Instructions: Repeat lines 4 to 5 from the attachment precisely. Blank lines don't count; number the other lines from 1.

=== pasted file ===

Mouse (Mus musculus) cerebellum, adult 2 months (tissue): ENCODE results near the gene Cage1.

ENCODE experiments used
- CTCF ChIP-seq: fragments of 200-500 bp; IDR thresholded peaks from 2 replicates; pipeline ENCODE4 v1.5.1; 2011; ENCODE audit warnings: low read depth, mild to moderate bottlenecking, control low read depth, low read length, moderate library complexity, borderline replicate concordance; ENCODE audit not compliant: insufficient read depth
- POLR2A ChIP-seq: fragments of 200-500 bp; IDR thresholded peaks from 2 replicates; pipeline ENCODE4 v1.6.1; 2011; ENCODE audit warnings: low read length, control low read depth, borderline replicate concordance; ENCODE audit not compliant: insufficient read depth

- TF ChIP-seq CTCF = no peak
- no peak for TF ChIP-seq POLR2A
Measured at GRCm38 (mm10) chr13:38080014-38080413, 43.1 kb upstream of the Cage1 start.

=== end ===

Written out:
- POLR2A ChIP-seq: fragments of 200-500 bp; IDR thresholded peaks from 2 replicates; pipeline ENCODE4 v1.6.1; 2011; ENCODE audit warnings: low read length, control low read depth, borderline replicate concordance; ENCODE audit not compliant: insufficient read depth

- TF ChIP-seq CTCF = no peak